5 TO 7, US, 2014. Starring Anton Yelchin, Berenice Marlohe, Lambert Wilson, Olivia Thirlby, Glenn Close, Frank Langella, Erich Stoltz, Jocelyn De Boer. Directed by Victor Levin. 95 minutes. Rated M (no consumer information provided).
“I love you” may seem the same, exactly the same, as the French phrase “Je t’aime”. This film reminds us they are not exactly the same at all, the cultural differences between the English language and the French language coming to the fore, but American moral stances compared with French moral stances, as we have often heard from the French, have quite a number of differences.
Perhaps this is not the best introduction to a film review of 5 to 7. But this reviewer liked it very much indeed, surprisingly so.
The phrase “5 to 7” is used by the French to indicate a time in the afternoon, between work hours and whatever is to take place in the evening, when affairs can be arranged and lived out. All Americans might have affairs, but this more explicit approach by the French, and the alleged rules by which the French have their 5 to 7 soirées, differs from the Americans and their more explicit moral stances.
Brian Bloom is a young would-be author, from a wealthy background, getting lots of rejection slips which he pastes on his wall, who encounters a Frenchwoman as they both have a cigarette in an afternoon break from work. He is immediately attracted. And so is the audience. She is Arielle (the name of The Little Mermaid as Brian notes) and is played by French actress Berenice Marlohe who was a strikingly memorable Bond girl in Skyfall who had quite an unhappy end. While she has the potential for an unhappy ending here, she is a woman who has an extraordinary smile, more than fulfilling the cliche saying that her smile would light up a room – and beyond. Fortunately for us all, and for Brian, she smiles a lot during this film.
He is 23. Sshe is 34. And she is married and has two young children. But, in the alleged French manner, so attracted is she by Brian, that she suggests a 5 to 7 arrangement, which he eagerly accepts. They meet frequently, enjoying each other’s company, going to art galleries, she blindfolding him to test his palette for red and white wines (he mistakes a white for a red) and then tests her for beer and Guinness (and she mistakes a Guinness for ordinary beer).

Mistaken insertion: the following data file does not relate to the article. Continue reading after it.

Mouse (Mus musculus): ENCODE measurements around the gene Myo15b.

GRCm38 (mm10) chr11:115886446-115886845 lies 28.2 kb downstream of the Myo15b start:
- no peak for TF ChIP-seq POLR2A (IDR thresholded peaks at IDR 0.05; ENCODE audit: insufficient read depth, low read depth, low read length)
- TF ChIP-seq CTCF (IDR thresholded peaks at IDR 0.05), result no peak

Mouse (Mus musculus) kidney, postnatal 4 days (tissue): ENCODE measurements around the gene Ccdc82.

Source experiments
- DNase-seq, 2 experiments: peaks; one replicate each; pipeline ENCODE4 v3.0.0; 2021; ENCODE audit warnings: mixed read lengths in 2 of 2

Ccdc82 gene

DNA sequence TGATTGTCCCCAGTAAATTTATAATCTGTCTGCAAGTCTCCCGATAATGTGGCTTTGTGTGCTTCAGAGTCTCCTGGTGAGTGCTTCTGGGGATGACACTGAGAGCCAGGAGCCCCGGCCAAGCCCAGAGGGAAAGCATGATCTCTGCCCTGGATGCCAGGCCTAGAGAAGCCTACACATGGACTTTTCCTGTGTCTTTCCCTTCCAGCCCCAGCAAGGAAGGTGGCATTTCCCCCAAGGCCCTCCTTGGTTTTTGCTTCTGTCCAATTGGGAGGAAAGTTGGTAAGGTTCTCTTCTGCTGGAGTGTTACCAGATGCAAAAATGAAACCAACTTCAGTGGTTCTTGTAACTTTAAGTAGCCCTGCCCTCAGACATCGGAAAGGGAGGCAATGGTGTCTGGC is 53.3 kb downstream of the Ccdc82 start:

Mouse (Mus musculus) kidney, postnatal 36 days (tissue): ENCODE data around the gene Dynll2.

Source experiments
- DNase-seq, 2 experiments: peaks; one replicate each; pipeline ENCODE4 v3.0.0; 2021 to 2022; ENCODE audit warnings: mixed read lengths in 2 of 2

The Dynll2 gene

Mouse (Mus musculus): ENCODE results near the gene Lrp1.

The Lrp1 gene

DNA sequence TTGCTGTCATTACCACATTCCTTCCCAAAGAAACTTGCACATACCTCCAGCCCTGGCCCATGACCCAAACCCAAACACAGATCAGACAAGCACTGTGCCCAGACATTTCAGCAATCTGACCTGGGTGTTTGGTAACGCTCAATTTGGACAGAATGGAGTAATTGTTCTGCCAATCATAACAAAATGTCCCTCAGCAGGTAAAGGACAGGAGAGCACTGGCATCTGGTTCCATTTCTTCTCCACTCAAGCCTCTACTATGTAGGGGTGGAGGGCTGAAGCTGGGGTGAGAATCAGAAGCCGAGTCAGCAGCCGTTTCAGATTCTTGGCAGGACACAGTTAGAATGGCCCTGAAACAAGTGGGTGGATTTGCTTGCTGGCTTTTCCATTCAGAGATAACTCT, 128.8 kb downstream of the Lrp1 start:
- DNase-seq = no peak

And her husband, Valerey (Lambert Wilson)? He also has a 5 to 7 arrangement with a young American editor, Jane (Olivia Thirlby). Personal relationships and social relationships are all carried out with the best of all possible good manners, Brian is invited to a meal at home by Valerey. And Brian takes Arielle’s children out and teaches them some elements of baseball.
Of course, the question is, how can such arrangements continue – if they are purely sexual arrangements, they could go on forever until one or other tires. But, if genuine love enters in, with a mixture of possessiveness and single fidelity, what could happen?
Which is what happens between Brian and Arielle. Again, civilised manners, except when Valerey momentarily strikes Brian. Brian declares his absolute love – but what of Arielle? The best thing for a reviewer to say is: go to see the film to find out and check how this ending fits with romantic sensitivities and moral sensibilities. Suffice to say that the film’s story goes on little longer than might have been expected, which gives a little more depth to the experience of all concerned.
An extra bonus for the audience is the presence of Glenn Close and Franklin Langella as Brian’s parents, he continually complaining about something, especially the price of parking and taxis in New York City, and also about his son’s relationship with a married woman. Glenn Close reminds us of what a good and significant actress she is.
The good memories from this film certainly last beyond 5 to 7.
Fr Peter Malone MSC is an associate of the Australian Catholic Office for Film & Broadcasting.
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